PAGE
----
How To Not Outlive Your Money
An annuity normally provides a yearlong or lifetime stream of income, akin to Social Security. The insurance company behind a lifetime annuity carries the risk that you will go on living well into ripe old age. If you expect to be healthy and active, you might want to take that bet.
Annuity flavors and how they work
There are three basic annuity types:
The return on a fixed annuity is predetermined for either life or a set number of years. Rates are often similar to those on CDs but can reset every few years or so. They may depend on your age, your gender and the market rates at the time you make the purchase. Women often earn a smaller income stream than men because actuaries know that women tend to live longer. Although payback rates are modest, guarantees do ensure you will at least make some percentage of your original investment.
Annuity products work best for retirees with long-term goals who do not need immediate access to their funds. Typically, you must leave your money for about two to 10 years in set period annuities. Life annuities earn the most, but be careful not to tie up too much money and to save some reserve funds for unexpected expenses.
Variable annuities depend on the performance of stock or bond subaccounts, so you will be at the mercy of the markets. They are likely to appeal to younger purchasers, who have more years ahead to ride out volatility. Income riders, though, may guarantee variable holders a minimum income for life.
Indexed versions are based on a specified index such as the S&P 500 and share common features of fixed and variable instruments. The funds are not directly invested in the index but instead mirror its returns. Some also limit payouts using participation or cap rates, which restrict the annuity holder’s own return to a percentage of the index.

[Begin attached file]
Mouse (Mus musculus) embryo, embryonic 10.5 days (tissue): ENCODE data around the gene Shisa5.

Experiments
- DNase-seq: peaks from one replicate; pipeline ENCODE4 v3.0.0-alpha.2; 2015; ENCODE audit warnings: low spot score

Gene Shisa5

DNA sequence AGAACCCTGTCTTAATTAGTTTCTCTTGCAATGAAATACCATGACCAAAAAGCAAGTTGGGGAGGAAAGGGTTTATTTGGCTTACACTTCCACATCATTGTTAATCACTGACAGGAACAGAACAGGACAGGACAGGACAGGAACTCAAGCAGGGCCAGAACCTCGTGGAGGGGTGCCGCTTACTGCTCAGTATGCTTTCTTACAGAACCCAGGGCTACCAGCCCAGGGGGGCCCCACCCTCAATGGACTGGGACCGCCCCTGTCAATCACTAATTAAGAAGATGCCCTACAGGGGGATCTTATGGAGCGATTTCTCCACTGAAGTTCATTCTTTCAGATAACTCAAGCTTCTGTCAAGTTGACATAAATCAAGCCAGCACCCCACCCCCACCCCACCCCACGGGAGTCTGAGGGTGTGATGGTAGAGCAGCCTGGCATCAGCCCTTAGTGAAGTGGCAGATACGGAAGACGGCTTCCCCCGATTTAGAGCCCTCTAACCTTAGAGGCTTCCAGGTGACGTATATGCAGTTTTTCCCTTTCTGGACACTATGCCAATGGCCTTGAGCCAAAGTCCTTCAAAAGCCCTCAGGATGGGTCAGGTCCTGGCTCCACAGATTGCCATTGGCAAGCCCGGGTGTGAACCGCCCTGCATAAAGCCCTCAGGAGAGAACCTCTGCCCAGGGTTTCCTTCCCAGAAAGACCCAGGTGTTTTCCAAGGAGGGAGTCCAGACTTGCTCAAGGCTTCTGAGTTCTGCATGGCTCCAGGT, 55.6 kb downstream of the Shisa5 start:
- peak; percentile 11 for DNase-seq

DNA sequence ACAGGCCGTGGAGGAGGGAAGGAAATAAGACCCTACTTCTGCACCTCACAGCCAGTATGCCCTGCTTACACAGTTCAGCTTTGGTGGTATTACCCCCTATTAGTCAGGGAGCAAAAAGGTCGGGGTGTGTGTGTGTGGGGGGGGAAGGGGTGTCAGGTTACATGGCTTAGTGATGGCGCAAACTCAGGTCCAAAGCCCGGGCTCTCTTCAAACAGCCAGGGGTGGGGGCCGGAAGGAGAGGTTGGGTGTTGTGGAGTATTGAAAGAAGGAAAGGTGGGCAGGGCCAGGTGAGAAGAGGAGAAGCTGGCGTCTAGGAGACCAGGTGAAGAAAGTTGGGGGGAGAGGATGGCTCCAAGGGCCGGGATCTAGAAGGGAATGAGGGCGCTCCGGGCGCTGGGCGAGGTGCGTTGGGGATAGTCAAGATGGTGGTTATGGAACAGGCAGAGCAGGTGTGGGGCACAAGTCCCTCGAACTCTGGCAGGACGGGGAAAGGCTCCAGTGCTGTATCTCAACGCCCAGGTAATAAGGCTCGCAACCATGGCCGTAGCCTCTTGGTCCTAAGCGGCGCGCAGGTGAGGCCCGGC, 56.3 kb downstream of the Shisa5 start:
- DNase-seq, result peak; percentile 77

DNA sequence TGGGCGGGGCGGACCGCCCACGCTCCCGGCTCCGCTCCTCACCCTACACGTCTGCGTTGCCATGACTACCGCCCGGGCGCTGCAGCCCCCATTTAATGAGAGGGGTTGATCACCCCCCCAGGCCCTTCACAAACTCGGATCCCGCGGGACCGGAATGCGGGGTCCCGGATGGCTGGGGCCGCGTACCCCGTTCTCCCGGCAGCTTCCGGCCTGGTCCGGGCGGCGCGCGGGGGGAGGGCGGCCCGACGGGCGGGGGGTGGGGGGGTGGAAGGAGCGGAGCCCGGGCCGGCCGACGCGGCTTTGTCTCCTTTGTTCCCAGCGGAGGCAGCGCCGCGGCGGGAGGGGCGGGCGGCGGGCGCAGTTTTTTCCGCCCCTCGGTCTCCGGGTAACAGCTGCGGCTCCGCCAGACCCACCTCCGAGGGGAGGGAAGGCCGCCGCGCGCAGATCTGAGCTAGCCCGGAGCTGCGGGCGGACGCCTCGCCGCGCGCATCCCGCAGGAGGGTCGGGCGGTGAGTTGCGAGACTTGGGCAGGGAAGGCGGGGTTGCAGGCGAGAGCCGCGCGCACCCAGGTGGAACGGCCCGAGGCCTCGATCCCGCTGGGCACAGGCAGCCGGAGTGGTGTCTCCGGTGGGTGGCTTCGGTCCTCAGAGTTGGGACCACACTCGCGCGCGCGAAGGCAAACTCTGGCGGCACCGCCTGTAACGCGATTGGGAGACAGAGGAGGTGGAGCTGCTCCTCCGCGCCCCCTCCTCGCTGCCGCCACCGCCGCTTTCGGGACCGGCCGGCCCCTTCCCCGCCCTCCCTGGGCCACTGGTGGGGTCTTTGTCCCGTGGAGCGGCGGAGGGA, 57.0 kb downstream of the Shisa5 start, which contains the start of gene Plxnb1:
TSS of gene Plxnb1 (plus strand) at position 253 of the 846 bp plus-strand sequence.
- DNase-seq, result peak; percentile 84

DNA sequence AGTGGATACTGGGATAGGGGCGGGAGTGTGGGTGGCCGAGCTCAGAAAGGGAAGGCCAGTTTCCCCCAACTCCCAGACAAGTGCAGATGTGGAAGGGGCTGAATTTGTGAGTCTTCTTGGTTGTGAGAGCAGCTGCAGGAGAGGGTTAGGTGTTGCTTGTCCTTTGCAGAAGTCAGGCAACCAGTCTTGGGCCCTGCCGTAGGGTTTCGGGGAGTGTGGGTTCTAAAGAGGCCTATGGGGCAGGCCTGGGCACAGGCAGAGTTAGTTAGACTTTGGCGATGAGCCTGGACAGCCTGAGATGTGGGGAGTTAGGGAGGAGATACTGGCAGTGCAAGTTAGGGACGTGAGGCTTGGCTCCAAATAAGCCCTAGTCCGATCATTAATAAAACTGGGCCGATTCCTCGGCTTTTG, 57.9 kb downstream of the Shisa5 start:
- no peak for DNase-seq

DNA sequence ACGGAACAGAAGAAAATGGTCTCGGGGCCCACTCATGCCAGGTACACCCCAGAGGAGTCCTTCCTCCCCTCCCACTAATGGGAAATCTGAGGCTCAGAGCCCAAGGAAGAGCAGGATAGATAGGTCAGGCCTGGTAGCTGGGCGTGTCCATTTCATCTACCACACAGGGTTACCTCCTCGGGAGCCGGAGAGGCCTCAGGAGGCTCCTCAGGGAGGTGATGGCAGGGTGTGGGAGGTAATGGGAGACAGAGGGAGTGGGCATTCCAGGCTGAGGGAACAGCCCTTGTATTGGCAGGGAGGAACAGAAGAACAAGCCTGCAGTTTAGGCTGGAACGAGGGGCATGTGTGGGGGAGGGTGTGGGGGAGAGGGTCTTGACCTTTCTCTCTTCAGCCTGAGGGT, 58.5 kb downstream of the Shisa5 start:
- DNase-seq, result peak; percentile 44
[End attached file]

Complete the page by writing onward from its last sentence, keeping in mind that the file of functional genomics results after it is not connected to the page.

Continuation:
Holders of immediate annuities can begin to collect payouts from the moment they are funded; deferred products start yielding returns at a certain future date. To protect the holder’s heirs in a situation where the holder passes away unexpectedly during the accumulation phase, while their funds are still exiting and not yet coming back, most contracts offer a death benefit to be paid to a named beneficiary.
On the bright side
There are several compelling reasons to allocate some of your retirement nest egg to an annuity, as long as you do so judiciously:
- Holders cannot outlive the income stream if the period is for a lifetime.
- No taxes are payable until funds are withdrawn (unlike with CDs).
- Fixed annuities are cheap, with no annual fee and limited expenses.
- Joint and survivor options may be available for a spouse, or specified period options for a non-spouse beneficiary.
- Inflation protection or principal protection riders may be added.
- You can roll over qualified savings, like a 401(k) or an IRA, into a qualified annuity without incurring tax penalties.
- Since you cannot access all the money upfront, you cannot accidentally spend or gift away too much.
On the other hand, watch out for significant drawbacks:
- Internal expenses of variable annuities can be complex.
- Surrender charges for an early exit may amount to over 10% of the contract.
- Annuities depend on the solvency of the insurance company, with only state guarantee assurance for backup.
- They may be more expensive compared with mutual funds, CDs or robo adviser-selected stocks.
- Upfront sales commissions may be chargeable (unless you buy directly from an insurer).
- You cannot withdraw funds from an immediate annuity.
- Other variable annuity fees may apply, such as administration, mortality and expense risk.
- After purchase, inflexible payments cannot be accelerated or altered.
Annuities can play a valid role in a retirement portfolio, especially to supplement other income. Be sure to discuss all the pros and cons beforehand with your financial advisor.